A 213-year-old biscuit dating from the Battle of Trafalgar is to be sold at auction.
The biscuit, which belonged to a sailor on board HMS Defence in 1805, is believed to be the oldest surviving ship’s biscuit in the world.
It is thought to predate one from 1852 on show at a museum in Denmark.
Auctioneer Oliver Pepys said it was “remarkable” the biscuit has survived, adding: “I have never seen anything quite like it.”
The ship’s biscuit belonged to Able Seaman Thomas Fletcher, who was a gunner on HMS Defence. He brought it back with him from his days at sea.
It was kept by the Fletcher family until 2005, when it was bought by a private collector at an auction at Sotheby’s in London.
The out-of-date snack is now being sold by Mayfair auction house Dix Noonan Webb along with some of Mr Fletcher’s other belongings, including the Matthew Boulton’s Trafalgar Medal which was awarded to everyone who fought at the Battle of Trafalgar.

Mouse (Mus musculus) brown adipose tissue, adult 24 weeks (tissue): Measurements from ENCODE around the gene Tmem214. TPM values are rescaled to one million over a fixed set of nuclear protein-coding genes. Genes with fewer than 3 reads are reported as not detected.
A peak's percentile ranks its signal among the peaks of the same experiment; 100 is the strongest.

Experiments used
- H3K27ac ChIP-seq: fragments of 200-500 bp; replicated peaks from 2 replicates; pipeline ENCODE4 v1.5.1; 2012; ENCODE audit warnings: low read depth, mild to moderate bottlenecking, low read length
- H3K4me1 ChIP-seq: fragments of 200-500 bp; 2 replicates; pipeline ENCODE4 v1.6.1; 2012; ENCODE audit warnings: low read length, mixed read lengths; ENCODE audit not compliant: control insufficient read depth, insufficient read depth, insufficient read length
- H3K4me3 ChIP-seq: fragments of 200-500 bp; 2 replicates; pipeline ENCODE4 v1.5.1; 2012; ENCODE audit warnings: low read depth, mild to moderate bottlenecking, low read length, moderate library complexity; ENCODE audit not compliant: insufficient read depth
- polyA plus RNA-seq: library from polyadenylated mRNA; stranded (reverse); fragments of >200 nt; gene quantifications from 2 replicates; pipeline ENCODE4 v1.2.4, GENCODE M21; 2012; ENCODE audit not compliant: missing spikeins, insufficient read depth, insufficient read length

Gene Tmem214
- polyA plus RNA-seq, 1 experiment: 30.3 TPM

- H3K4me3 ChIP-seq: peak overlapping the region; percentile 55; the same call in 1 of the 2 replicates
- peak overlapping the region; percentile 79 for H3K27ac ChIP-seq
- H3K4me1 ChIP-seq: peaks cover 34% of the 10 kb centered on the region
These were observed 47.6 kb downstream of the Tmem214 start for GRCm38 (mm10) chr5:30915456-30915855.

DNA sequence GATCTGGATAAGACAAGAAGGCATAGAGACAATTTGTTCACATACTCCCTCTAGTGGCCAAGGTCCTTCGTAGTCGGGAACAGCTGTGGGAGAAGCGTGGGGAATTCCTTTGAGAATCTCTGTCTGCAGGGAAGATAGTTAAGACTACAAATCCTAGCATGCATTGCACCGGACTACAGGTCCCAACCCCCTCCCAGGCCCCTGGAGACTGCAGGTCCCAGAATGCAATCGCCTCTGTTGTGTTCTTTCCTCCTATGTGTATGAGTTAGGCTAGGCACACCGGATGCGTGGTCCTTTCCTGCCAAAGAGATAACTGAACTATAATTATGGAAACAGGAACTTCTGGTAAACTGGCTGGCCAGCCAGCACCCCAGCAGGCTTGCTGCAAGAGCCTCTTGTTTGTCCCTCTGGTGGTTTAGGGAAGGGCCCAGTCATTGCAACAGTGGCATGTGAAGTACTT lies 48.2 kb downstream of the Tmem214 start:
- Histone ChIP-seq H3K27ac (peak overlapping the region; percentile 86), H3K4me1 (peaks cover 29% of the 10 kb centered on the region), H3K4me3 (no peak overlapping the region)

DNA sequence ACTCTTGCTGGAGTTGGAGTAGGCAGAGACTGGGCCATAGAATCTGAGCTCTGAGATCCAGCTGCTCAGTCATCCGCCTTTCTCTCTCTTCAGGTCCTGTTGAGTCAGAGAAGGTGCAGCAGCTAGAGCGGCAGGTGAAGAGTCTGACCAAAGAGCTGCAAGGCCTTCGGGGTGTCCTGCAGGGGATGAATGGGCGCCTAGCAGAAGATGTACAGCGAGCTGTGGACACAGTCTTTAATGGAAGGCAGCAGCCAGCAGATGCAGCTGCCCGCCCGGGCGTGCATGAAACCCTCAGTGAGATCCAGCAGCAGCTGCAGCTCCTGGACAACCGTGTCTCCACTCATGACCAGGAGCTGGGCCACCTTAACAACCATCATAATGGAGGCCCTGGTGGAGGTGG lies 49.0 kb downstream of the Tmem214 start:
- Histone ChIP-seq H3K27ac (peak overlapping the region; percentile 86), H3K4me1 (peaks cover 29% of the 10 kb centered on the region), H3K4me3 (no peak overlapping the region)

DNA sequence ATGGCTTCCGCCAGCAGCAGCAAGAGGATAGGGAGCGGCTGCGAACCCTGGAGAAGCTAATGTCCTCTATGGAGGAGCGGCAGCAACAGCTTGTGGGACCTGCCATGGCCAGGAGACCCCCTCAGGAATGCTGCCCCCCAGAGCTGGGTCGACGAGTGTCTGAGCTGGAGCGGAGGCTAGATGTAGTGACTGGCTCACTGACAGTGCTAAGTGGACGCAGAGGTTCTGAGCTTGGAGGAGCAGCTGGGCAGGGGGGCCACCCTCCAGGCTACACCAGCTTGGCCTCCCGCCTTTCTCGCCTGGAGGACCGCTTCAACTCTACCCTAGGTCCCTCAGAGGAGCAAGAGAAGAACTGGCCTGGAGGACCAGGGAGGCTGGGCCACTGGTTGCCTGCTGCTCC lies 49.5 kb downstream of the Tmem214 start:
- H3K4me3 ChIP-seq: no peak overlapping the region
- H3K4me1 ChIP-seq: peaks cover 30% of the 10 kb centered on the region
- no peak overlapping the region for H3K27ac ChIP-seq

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The lot is expected to sell for between £2,000 and £2,600 when it goes under the hammer on 9 and 10 May.
Mr Pepys said the biscuit raised the value of the lot “considerably” and he “would not be surprised” if it fetched around £3,000.
The ship’s biscuit thought to be the oldest in the world until now dates from around 1852 and is on display at the Maritime Museum of Denmark in Elsinore, Denmark.
According to the Royal Museums in Greenwich, the ship’s biscuit was an important part of the crew’s diet at sea before canned food was introduced, with beef in tins officially being issued in 1847.
Also known as “hard tack”, they were made of flour, salt and water.
The Battle of Trafalgar, on 21 October 1805, ended the French emperor Napoleon Bonaparte’s plans to invade England.
Naval commander Horatio Lord Nelson led the British Navy to fight against French and Spanish fleets outside the port of Cadiz in Spain, near the Cape of Trafalgar.
Vice Admiral Nelson died in the battle but the victory sealed his status as a national hero.